With Wright Assuming Bigger Role Offensively, PDS Boys’ Hockey Makes Strides at Invitational
Will Wright wasn’t quite in synch in the early going this season for the Princeton Day School boys’ hockey team.
“The first couple of games I started out slow,” said senior forward Wright. “I was playing on the wing and last year I played center. I moved down to the second line to play center and that has helped me a lot because I can control the pace a little bit.”
Wright picked up the pace last weekend as PDS hosted its 45th annual Harry Rulon-Miller Invitational. In an opening round contest against Rye Country Day (N.Y.), Wright tallied a goal and an assist as the Panthers prevailed 5-2 to earn their first victory of the season. A day later, he added an assist as a late PDS rally fell short in a 4-3 loss to Shady Side Academy (Pa.) in the championship game.
In Wright’s view, the Panthers made progress over the weekend as they moved to 1-2-2 on the season.
“I think getting that first win was a good thing,” said Wright. “The ties we had were against two teams that are now in the top 10 teams in the state so it is good to know now we can close it out. The team we played today was a good team and we didn’t have our whole team. It was a good effort.”
Wright was happy with his effort individually in the tournament. “I thought I played well,” said Wright.
“In past years, I was more of a role player and chipped in a couple times but now I am being relied on a lot more to score.”
PDS head coach Scott Bertoli was happy to see Wright and sophomore Keith Asplundh chip in offensively over the weekend.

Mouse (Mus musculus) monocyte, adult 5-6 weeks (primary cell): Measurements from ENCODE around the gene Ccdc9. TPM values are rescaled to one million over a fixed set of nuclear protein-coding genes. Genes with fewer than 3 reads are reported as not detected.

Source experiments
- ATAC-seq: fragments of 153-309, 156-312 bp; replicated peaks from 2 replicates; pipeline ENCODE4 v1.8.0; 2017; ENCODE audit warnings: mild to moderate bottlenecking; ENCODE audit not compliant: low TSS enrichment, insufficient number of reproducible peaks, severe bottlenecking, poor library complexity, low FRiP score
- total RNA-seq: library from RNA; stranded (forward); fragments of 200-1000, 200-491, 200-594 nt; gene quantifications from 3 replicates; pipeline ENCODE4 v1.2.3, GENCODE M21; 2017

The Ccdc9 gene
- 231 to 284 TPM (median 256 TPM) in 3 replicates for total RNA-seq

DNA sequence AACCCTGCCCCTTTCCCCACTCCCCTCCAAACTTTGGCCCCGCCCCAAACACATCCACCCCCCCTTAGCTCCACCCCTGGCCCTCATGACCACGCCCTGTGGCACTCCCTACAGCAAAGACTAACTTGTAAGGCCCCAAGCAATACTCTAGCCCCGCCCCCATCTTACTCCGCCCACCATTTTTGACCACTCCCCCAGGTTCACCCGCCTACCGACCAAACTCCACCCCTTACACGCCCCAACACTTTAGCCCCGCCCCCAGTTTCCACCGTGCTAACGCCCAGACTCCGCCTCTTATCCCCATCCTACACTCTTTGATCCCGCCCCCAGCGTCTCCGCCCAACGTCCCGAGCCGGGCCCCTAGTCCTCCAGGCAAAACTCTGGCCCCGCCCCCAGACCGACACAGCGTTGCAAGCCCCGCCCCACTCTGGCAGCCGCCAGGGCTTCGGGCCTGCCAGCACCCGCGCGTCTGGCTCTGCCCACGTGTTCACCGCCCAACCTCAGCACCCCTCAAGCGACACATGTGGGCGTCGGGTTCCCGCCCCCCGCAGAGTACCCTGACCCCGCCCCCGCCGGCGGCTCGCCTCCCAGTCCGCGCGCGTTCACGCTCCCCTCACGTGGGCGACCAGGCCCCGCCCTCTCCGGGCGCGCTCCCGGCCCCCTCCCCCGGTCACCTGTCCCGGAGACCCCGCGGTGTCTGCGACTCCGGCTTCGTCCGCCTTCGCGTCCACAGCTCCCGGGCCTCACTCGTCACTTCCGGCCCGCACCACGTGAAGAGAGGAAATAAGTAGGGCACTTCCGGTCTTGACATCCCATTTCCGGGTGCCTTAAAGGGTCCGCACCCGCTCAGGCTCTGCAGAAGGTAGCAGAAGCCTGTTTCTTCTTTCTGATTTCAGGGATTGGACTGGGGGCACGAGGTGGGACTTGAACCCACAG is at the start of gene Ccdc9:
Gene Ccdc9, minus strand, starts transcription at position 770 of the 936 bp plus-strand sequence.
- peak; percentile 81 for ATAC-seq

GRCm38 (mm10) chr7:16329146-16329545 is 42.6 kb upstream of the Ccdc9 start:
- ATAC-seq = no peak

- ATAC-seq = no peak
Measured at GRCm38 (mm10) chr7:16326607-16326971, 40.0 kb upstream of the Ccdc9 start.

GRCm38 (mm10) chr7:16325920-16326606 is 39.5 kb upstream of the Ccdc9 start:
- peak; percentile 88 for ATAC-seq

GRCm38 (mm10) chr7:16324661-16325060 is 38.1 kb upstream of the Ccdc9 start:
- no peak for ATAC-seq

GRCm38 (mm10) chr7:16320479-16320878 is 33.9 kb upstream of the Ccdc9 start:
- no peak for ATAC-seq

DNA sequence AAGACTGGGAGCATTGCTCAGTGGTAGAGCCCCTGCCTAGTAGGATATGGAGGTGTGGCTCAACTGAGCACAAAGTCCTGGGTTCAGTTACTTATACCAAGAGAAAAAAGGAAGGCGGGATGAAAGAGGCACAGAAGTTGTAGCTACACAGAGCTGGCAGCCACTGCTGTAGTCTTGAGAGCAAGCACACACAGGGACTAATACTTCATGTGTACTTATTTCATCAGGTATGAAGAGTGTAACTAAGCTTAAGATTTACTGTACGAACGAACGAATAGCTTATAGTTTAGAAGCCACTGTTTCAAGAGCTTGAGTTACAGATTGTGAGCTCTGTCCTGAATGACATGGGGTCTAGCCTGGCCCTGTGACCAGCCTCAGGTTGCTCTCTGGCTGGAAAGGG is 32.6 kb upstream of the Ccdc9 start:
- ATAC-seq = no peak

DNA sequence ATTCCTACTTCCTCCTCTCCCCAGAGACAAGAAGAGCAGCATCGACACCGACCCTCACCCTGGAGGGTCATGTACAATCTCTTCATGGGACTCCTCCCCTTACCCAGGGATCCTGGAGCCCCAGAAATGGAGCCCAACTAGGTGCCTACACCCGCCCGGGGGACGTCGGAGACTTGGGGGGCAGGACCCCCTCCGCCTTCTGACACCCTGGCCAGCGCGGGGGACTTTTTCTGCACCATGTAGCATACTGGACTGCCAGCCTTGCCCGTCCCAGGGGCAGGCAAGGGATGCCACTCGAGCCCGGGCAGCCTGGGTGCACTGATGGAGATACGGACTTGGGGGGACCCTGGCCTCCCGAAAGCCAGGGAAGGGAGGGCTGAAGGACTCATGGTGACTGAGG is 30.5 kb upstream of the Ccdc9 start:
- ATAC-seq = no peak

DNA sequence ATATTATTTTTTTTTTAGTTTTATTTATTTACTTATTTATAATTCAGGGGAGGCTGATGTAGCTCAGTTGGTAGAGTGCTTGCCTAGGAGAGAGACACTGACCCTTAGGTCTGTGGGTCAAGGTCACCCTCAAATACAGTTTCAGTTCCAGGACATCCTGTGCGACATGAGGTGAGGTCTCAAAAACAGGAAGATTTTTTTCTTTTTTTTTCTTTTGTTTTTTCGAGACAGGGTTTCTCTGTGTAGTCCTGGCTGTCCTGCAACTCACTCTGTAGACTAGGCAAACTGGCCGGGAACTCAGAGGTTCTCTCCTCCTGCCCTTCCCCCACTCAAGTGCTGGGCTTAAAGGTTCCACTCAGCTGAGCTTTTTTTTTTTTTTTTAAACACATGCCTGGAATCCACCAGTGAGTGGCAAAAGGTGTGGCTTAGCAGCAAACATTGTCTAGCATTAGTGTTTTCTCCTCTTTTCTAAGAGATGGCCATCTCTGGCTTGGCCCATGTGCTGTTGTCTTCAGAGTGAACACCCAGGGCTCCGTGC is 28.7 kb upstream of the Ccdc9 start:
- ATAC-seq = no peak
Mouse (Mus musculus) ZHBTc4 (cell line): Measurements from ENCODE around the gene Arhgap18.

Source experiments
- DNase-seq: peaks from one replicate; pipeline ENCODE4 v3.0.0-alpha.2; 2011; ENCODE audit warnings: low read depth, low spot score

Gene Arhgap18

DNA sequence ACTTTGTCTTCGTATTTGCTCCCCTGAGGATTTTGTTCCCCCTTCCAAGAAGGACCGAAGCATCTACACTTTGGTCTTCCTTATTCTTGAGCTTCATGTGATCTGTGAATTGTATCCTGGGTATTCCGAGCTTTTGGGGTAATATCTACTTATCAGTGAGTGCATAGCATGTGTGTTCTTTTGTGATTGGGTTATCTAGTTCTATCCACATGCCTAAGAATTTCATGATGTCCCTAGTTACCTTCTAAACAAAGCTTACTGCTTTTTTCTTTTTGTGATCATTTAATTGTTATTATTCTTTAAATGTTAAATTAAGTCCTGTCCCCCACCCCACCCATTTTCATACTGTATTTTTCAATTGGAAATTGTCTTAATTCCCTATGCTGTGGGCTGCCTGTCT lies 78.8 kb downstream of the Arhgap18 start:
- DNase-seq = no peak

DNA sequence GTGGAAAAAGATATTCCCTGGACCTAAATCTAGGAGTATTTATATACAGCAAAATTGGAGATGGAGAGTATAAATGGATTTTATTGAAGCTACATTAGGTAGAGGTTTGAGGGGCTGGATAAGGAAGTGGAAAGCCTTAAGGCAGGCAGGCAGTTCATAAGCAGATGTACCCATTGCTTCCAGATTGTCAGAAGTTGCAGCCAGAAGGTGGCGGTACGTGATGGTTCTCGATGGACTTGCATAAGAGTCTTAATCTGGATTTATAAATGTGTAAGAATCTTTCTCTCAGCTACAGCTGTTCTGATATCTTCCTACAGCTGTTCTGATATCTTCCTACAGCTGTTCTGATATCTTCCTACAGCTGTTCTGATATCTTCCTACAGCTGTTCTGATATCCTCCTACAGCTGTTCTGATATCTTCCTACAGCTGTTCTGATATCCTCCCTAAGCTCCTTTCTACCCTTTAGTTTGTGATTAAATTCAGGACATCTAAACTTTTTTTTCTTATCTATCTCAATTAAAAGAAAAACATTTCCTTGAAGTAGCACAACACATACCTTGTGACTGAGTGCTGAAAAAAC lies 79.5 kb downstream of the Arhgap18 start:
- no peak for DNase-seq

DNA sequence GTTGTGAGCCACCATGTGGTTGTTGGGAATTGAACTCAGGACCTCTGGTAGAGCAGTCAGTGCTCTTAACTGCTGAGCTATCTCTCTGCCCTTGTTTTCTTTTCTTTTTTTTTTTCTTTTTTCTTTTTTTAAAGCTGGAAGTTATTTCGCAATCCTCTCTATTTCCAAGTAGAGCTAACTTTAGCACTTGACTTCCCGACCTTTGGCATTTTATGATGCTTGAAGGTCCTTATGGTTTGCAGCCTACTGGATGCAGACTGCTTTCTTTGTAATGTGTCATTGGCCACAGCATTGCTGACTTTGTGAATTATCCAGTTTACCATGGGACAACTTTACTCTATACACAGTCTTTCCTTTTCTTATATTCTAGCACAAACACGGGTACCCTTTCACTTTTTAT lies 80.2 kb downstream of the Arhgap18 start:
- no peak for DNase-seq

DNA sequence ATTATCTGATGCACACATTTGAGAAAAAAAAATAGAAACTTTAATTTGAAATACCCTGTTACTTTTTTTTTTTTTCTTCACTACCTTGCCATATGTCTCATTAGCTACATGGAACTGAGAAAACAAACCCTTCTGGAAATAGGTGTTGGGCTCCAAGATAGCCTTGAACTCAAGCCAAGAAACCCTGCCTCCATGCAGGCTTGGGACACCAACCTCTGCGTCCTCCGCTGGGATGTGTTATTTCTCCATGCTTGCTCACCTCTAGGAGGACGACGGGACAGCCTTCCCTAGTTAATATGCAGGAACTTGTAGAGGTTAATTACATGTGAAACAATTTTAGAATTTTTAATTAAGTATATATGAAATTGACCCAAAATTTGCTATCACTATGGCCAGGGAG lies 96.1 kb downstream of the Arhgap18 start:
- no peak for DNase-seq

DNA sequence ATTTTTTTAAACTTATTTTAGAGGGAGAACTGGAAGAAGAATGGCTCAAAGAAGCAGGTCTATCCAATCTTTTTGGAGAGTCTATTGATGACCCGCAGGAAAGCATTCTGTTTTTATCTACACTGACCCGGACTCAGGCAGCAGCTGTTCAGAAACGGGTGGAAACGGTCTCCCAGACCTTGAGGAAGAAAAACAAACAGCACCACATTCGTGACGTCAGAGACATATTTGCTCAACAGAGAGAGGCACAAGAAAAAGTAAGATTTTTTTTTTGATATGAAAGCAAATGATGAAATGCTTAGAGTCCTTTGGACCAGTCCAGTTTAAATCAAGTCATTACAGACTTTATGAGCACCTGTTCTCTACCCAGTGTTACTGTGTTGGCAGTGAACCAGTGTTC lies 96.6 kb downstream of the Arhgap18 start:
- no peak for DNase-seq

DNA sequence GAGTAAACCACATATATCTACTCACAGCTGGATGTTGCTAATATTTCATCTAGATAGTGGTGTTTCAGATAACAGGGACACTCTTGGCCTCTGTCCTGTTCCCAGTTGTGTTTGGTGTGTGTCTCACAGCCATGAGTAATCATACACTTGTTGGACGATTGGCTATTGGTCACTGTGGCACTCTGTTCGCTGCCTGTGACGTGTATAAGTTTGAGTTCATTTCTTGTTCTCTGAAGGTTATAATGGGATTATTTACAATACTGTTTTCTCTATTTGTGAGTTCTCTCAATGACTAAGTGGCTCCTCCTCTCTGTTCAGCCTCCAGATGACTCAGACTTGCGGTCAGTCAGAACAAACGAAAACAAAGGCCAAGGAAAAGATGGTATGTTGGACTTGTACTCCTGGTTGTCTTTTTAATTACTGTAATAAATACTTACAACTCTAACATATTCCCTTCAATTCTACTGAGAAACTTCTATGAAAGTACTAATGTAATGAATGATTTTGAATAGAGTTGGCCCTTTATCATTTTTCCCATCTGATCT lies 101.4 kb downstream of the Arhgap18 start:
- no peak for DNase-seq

“The only way that we are going to compete against the better teams is if we get secondary scoring,” said Bertoli, who got two goals and an assist from Asplundh in the tournament. “Will and Keith had tremendous weekends and contributed offensively and we need that.”
Bertoli also liked the way his team competed against Shady Side as it saw a 2-1 lead turn into a 4-2 deficit after the visitors scored three goals during a 1:24 span in the second period.
“What I love about it is that fact that we responded; they got three goals, bang, bang, bang and then we take control the last three minutes and we make it a 4-3 game and the kids are feeling good about themselves,” said Bertoli, who felt good about the play of senior Harrison Latham, who got the third goal for PDS in the final and was later named the PDS recipient of the Christopher Reeve Sportsmanship Award at the tournament.
“We came into the locker room and we made a few adjustments. I just told them there is no question that they are the better team, they are bigger and stronger and faster but it doesn’t mean they have to win. You go out there and you execute and you play and you look for a bounce and you play good defensive hockey, you can keep yourself in the game and I think we did that.”
While PDS didn’t pull out the game on Saturday, Bertoli sees good things ahead for his young squad which only has three seniors and four juniors.
“I think it is growing pains; it is always going to go in cycles like this,” said Bertoli.
“Every program is going to go through it. You just hope that your lows aren’t that low and I don’t think that they are going to be with this group because I think they are talented, they are motivated, and I think they genuinely enjoy each other and playing for the school. They are highly motivated and they play at a very high competitive level. They are smart enough to recognize that they will make some mistakes and they will learn from them and move on.”
Wright, for his part, believes the Panthers are moving in the right direction. “All the freshmen are really good players and I think we are just beginning to get the system down and you see that progression throughout our games,” said Wright.
“Once we perfect the system, which I would guess is four or five games away, I think we will be a really good team.”